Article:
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Democracy is not solely about the relation of a set of institutions but about much improved collective capacity to resolve common problems. In other words, sustainable societies should have the mechanisms to ensure that conflicts are resolved peacefully.

-Tanvi Nagpa

A science fiction short story of several years ago (both the title and the author escape me) has each human generation from Cave Dweller to a time in the future when computers have become so small that they cannot be seen, and so powerful that they know everything, asking the same three questions: "Where did we come from?" "Why are we here?" and "Where are we going?" At the end of the story, the questions remain unanswered, we have even more to think about, and we are left with a substantial increase in humility with which to do it. Still, we are here, we do generally live life as if there were a purpose, and, almost universally, we hope that this will somehow make the answer to humanity's third question a happy one2

2After checking with experts, I have decided that the story I refer to may have evolved in my own mind from Isaac Asimov's famous science fiction short story "The Last Question." What is interesting is that, though written in 1956, the "Last Question" may say more about sustainable development than anything written since.
One could, and should, ask similar questions about sustainable development:

"Where did the concept come from?" "What does it mean?" and, "Where is it taking us?" Not easy questions either, and we make no pretense that any of them will be answered here. But, confident that one more piece on sustainable development will not totally overload the system, we propose to do three things:

The first is to develop a "history" of its origins including something about its major events, guiding documents and institutions. Of course, this has been done many, many times before. But here we want to do it in such a way that we hope will dismiss one of the noisiest and, in the end, least important, of the numerous stumbling blocks on the road to sustainability - the problem of ownership; does the concept belong to "environment," to "conservation," to "development" or, is it just "ours" collectively? More importantly, however, is that such a history can be instructive. That is, it can provide methods to help us live as if the concept has a purpose.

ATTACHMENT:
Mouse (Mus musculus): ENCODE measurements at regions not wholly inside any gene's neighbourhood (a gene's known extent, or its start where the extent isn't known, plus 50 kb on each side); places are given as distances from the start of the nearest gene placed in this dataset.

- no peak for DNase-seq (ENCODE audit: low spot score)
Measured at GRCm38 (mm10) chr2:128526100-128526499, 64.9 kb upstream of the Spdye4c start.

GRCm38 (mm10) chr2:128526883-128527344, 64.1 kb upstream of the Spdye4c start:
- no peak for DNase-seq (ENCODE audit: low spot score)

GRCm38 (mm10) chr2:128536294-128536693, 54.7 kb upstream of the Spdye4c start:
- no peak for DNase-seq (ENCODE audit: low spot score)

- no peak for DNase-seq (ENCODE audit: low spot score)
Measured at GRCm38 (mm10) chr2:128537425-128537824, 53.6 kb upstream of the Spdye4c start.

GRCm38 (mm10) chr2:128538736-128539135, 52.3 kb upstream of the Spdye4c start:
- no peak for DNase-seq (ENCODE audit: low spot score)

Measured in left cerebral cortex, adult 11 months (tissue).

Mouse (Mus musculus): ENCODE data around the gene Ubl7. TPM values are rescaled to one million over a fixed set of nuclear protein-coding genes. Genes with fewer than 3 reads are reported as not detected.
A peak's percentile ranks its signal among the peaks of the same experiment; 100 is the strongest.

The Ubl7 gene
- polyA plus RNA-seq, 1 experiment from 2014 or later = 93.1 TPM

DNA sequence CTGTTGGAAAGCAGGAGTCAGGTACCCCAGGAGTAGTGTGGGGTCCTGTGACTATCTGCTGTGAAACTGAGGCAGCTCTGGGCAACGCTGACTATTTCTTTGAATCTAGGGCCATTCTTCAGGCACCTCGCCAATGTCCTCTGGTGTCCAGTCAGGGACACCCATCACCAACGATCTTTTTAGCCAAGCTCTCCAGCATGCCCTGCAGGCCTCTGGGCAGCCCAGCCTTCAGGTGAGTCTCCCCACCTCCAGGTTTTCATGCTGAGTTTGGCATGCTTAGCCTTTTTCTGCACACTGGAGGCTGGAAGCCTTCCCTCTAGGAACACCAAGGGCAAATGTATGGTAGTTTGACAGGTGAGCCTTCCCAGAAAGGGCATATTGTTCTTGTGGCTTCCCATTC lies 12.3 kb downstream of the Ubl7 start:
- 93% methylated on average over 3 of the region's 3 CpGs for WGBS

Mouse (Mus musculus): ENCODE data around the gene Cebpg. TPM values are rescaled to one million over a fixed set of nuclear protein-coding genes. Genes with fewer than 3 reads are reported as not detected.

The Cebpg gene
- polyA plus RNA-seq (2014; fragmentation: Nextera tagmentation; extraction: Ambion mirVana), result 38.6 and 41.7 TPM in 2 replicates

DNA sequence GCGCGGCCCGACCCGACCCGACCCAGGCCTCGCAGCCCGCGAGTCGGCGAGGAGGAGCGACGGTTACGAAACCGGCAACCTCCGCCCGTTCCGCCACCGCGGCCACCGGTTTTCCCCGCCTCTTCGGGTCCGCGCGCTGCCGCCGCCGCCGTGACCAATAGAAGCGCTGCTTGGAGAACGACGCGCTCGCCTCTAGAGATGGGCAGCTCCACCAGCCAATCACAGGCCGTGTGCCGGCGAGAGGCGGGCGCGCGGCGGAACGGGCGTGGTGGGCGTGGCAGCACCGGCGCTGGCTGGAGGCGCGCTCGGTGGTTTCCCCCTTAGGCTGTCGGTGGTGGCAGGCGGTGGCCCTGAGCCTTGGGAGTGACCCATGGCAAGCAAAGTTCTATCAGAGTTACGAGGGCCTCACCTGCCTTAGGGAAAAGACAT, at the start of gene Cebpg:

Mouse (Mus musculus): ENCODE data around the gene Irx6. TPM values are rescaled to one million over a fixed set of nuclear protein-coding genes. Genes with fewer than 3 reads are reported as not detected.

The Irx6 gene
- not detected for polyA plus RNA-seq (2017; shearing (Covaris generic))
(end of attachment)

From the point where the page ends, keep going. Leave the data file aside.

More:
The second is to review some of the assumptions, theories, and explanations that make the concept so difficult to grasp; and, then, attempt a sketch of the processes and progress that encompass the concept today. It is surprising what one finds there. For example, interest has not diminished despite the number of publications that have looked into the concept over the last 30 years. The continuous flow of books and articles has "sustainable" describing everything. Literally, everything: World, planet, biosphere, environment, and ecosystems; growth, livelihoods, consumption, and future; agriculture, fisheries, forestry, transport, communities, and energy; design, management, solutions, and organization; and markets, industry, and business practices to name just a few. The sheer number of areas which attempt their own specific set of sustainability objectives, principles and procedures says something positive about how far we have come in this process (Appendix I).

And the third is to make a few observations and draw conclusions based on discussions of this process, its accomplishments, and its difficulties. We do this with the knowledge that each new publication does something similar. Everybody wants a new paradigm and a new definition of sustainable development. Strangely, it's as if there is a belief that we cannot move forward without marking time. But inventing a new paradigm is a futile exercise at best because, more often than not, paradigm shifts just happen and attempts to organize them either fail miserably or become tyrannies of one kind or another. Paradigm shifts occur because of past failures, dissatisfactions, and discord as well as past agreements and successes. They happen when the conditions are right: when debate takes place, when science is done correctly, when interests turn vocal, and when the weight of the new becomes more than the old can support (Kuhn 1962). Real paradigm shifts sneak up on us and push us into territory where we often do not want to go. However, despite the argument and the protest (and maybe because of them) the results are almost always positive.

We decidedly will not try to force a paradigm shift here. We will, however, attempt a description of one that is underway. It has to do with development, and we would like to think that it also has to do with sustainability.

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